There’s a lot of music out there. To help you cut through all the noise, every week The A.V. Club is rounding up A-Sides, five recent releases we think are worth your time. You can listen to these and more on our Spotify playlist.
Juliana Hatfield, Juliana Hatfield Sings The Police
Juliana Hatfield follows up her reverent 2018 Olivia Newton-John covers album with another excellent collection of rock-oriented interpretations, this time of Police hits and deep cuts. Juliana Hatfield Sings The Police’s best moments—a jaunty “Canary In A Coalmine,” brisk “De Do Do Do, De Da Da Da,” and a raucous “Rehumanize Yourself”—echo the Sting-led band’s energetic new-wave nerve. On other songs, however, Hatfield is faithful to The Police’s love of reinvention, with equally fantastic results. Originally a punk rave-up, “Next To You” now boasts a dreamy, longing vibe and a fuzzy electric guitar that twists like a lazy kite; the reggae-inspired “Hole In My Life” here is a driving, melancholy rocker with a waltzing tempo; and the buoyant hit “Roxanne” here is slower and more ominous, thanks to a layer of lo-fi guitar noise and ticking-clock rhythms. [Annie Zaleski]
Ganser, You Must Be New Here
Chicago quartet Ganser chews its black-painted fingernails to the quick on its new EP, You Must Be New Here, the first official follow-up to its 2018 debut album, Odd Talk. Lead single “Buio” opens with a propulsive drumbeat tempered by layers of Bauhaus-esque guitars; deep, throbbing bass; and luxurious keyboards, made even more seductive by Alicia Gaines’ deadpan voice as she moans, “I won’t pretend I know anymore / I don’t even know what I like anymore.” From there, the band continues to skip through a garden of thorns on the spiky “Act Natural,” the glassy-eyed “You Must Be New Here,” and the dreamy “Motivational Speaking,” which polishes Ganser’s goth-rock tendencies to a subtle shimmer. As a collection of songs, You Must Be New Here is both gorgeous and terrifying, a distinctive and refreshing take on post-punk and no wave that thrives on dissonance. [Katie Rife]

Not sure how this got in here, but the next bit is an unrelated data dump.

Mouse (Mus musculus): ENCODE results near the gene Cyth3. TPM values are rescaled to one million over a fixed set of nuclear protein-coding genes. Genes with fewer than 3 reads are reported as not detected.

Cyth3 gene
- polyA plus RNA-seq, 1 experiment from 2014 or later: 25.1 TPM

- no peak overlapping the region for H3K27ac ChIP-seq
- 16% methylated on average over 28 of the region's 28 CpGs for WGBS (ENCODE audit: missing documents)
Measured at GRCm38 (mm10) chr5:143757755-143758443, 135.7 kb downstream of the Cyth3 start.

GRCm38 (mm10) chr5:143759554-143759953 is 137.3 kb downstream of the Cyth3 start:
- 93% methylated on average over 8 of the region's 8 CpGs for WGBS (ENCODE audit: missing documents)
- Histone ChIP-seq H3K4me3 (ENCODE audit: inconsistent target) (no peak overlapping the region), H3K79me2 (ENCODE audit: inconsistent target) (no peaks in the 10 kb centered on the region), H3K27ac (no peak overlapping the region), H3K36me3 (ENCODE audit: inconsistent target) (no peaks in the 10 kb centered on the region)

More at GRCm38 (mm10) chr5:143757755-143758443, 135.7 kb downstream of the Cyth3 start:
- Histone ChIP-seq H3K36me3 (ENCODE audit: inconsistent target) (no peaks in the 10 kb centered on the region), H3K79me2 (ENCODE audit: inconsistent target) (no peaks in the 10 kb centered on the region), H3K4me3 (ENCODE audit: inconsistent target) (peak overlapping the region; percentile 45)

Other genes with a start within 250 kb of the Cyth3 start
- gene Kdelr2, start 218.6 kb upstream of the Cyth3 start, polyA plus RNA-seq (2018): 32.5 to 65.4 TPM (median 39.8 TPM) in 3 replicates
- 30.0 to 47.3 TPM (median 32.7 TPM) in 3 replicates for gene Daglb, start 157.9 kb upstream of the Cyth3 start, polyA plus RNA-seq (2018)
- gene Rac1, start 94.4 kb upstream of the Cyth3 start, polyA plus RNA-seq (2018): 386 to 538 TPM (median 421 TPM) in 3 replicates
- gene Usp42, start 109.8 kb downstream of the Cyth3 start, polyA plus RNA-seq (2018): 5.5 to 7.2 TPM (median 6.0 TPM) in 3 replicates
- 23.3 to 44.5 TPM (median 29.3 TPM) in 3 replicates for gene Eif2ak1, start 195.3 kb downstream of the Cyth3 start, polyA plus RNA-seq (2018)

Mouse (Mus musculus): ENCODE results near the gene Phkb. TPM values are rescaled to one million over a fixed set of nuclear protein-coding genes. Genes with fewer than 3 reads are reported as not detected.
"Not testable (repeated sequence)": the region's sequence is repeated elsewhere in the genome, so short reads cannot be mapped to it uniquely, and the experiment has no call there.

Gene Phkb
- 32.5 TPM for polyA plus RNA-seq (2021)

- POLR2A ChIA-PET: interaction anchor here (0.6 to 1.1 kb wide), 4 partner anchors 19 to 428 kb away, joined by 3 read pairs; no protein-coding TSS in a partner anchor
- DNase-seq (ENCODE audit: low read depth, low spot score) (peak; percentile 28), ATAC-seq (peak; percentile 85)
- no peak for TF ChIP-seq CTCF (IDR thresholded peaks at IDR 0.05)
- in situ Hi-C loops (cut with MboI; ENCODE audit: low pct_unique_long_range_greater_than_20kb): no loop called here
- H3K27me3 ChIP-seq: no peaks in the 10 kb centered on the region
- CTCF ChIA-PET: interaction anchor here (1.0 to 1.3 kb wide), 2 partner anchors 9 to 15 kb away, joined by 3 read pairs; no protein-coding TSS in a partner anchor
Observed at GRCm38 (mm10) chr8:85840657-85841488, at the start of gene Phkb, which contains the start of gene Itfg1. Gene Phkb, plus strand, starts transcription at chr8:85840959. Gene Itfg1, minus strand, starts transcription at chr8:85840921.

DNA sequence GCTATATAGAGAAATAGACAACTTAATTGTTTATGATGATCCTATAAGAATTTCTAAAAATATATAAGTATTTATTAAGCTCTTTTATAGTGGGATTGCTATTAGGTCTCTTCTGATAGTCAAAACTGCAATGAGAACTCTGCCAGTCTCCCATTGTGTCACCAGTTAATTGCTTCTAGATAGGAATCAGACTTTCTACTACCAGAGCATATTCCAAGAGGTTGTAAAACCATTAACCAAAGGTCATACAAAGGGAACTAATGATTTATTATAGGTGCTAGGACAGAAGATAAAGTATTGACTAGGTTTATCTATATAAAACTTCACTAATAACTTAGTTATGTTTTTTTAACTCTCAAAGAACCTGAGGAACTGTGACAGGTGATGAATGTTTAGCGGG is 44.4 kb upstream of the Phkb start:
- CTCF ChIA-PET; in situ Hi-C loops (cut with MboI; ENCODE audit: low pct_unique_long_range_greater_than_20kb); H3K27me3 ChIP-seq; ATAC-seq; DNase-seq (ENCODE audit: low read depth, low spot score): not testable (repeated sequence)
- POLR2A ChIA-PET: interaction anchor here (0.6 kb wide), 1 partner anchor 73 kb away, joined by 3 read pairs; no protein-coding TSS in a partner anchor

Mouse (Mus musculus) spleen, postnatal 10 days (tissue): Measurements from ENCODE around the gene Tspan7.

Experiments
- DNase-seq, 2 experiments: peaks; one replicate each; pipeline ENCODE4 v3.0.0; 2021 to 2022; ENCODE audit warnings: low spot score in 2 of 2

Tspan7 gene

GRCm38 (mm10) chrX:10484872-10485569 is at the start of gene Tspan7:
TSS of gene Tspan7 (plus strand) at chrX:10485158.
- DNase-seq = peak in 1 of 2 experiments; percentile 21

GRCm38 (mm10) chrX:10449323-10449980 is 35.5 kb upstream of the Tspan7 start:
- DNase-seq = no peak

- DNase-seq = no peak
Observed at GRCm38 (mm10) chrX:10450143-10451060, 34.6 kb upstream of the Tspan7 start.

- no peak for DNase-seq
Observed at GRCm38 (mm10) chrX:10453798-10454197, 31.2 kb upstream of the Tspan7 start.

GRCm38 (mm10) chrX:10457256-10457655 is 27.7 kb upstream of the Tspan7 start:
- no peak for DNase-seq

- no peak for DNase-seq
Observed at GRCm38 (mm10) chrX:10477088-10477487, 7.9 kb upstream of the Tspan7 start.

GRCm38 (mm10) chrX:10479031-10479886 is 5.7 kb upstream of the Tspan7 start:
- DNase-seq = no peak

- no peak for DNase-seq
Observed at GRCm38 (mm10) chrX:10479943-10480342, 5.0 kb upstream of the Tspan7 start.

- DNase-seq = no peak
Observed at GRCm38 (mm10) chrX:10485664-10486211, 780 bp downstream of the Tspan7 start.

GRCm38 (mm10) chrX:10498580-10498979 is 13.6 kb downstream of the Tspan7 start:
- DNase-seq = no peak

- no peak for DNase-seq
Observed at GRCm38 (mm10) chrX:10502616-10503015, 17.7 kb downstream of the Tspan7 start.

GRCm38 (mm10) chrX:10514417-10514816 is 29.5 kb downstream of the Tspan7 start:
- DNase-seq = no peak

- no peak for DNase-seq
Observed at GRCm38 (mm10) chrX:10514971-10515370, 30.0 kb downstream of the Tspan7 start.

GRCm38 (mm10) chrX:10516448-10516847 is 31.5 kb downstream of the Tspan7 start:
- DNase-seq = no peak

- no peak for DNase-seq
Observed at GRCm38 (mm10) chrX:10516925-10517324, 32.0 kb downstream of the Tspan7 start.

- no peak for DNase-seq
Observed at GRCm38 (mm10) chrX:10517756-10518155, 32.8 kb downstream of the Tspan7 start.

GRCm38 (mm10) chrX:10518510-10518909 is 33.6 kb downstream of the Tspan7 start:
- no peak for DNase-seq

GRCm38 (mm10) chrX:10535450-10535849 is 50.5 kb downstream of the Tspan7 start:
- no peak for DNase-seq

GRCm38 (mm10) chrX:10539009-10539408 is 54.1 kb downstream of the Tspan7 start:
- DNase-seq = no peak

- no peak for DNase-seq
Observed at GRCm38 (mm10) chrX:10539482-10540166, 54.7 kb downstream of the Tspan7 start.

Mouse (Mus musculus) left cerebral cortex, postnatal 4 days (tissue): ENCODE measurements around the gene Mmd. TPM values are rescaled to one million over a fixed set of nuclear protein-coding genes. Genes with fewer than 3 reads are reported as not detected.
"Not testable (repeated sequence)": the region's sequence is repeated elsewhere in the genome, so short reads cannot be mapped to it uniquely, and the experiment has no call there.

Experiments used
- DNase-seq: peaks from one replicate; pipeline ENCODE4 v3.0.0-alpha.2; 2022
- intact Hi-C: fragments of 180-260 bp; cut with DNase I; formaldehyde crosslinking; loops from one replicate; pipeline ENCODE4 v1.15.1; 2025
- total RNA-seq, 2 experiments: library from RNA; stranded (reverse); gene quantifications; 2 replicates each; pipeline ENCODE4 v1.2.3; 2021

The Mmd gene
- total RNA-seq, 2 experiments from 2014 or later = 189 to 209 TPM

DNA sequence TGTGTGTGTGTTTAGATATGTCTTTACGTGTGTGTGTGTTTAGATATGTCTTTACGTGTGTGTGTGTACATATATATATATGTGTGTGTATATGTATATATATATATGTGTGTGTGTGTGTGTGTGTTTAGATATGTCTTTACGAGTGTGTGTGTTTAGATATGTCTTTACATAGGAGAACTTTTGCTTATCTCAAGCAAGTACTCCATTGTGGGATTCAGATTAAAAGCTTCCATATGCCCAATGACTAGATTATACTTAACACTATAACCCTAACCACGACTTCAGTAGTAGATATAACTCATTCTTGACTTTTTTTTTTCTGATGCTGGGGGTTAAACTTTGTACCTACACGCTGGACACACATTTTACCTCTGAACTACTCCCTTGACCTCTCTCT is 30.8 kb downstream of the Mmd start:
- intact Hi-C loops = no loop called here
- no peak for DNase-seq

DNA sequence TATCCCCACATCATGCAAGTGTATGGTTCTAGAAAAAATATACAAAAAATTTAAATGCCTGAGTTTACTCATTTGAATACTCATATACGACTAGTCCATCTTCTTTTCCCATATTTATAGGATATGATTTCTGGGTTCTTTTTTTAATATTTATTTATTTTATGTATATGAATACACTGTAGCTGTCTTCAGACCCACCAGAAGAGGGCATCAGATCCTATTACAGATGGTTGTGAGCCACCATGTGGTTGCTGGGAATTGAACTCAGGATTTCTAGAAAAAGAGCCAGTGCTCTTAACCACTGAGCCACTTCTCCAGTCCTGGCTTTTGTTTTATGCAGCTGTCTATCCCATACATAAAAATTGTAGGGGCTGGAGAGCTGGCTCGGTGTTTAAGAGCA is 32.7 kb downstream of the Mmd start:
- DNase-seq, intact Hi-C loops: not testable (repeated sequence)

DJ Shadow, Our Pathetic Age
“If the first half of Our Pathetic Age is DJ Shadow pushing forward, his muse challenging and expanding his sonic palette in ways not always accessible or satisfactory, the back half is his class reunion, a trip through nearly all 30 years of his career that revisits sounds and styles across his output, rejiggering them for an anxiety-inducing, more contemporary aural aesthetic. It’s a triumphant blast of hip-hop revivalism to quell the stressed-out vibes of the first LP; together, the two create an impressive testament to DJ Shadow’s creative nomadism, uncompromising and imposing in its aggressive musical explorations.” [Alex McLevy]
Read our featured review of Our Pathetic Age right here:
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Yeule, Serotonin II
London-based producer Yeule perfects her glimmering, holographic dream pop with her debut, Serotonin II. The record’s aesthetics are rooted in the MySpace-era internet, Final Fantasy, and Donna Haraway’s cyborg feminism, but Yeule’s lyrics contrast and deepen her cyber-pop fixations with strikingly intimate poetry. Her voice throughout is carefully chopped and pitch-shifted, a digital persona constantly bleeding into its physical source. “Poison Arrow” and “An Angel Held Me Like A Child” anchor melancholic melodies against thumping bass; on “Eva,” Yeule chops her voice singing “Soft, soft, softly you” over a queasily oscillating organ. There are songs to dance to, songs that simply drift, and songs that collapse into overwhelming noise, but the record as a whole yearns for the ephemeral; for lives lived online that leave no trace when they’re gone. [Astrid Budgor]
Bonnie “Prince” Billy, I Made A Place
Musically, there is no rulebook or modern antecedent for Will Oldham, a.k.a. Bonnie “Prince” Billy. Monikers change, collaborations seemingly take place on a whim, as releases occur in manners utterly impervious to commercial concerns. These entropic proclivities continue on I Made A Place, his first album of originals in over eight years. It’s a twilit, baroque, and largely gorgeous album, one that certainly ranks amongst his best, and takes many listens to sink in. The album does bring to mind, in spirit, the line that opened his 1996 LP, Arise Therefore: “How could one ever think anything is permanent?” It’s a conundrum that’s guided Oldham’s entire artistic oeuvre, and one engendered with quixotic elan throughout the beguiling I Made A Place. It’s a place without answers, where gestures of sublime beauty reign supreme. [John Everhart]